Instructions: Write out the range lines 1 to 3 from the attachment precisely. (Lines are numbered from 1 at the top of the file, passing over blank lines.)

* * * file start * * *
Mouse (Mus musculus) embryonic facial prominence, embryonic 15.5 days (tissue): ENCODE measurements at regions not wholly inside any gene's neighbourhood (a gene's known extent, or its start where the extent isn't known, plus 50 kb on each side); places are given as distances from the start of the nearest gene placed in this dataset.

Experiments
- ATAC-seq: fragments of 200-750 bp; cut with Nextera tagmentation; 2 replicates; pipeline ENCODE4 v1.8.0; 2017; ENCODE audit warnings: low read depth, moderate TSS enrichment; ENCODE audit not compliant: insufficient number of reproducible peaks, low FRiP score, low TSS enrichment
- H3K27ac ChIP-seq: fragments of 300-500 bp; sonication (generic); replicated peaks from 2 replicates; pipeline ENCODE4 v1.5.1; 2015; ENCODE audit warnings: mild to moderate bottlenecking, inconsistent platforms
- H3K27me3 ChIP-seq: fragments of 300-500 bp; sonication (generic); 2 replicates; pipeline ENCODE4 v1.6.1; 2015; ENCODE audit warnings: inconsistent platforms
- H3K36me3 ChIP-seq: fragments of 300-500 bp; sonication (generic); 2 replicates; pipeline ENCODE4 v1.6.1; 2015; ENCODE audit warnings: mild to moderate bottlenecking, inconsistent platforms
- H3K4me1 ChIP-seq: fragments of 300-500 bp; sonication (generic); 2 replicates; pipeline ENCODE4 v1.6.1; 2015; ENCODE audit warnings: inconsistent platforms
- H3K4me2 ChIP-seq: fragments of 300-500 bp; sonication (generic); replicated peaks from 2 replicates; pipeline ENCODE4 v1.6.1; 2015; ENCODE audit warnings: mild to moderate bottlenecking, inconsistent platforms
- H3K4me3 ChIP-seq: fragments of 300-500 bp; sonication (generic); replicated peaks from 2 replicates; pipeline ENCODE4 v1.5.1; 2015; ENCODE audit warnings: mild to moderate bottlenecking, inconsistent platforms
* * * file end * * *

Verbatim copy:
Mouse (Mus musculus) embryonic facial prominence, embryonic 15.5 days (tissue): ENCODE measurements at regions not wholly inside any gene's neighbourhood (a gene's known extent, or its start where the extent isn't known, plus 50 kb on each side); places are given as distances from the start of the nearest gene placed in this dataset.

Experiments
- ATAC-seq: fragments of 200-750 bp; cut with Nextera tagmentation; 2 replicates; pipeline ENCODE4 v1.8.0; 2017; ENCODE audit warnings: low read depth, moderate TSS enrichment; ENCODE audit not compliant: insufficient number of reproducible peaks, low FRiP score, low TSS enrichment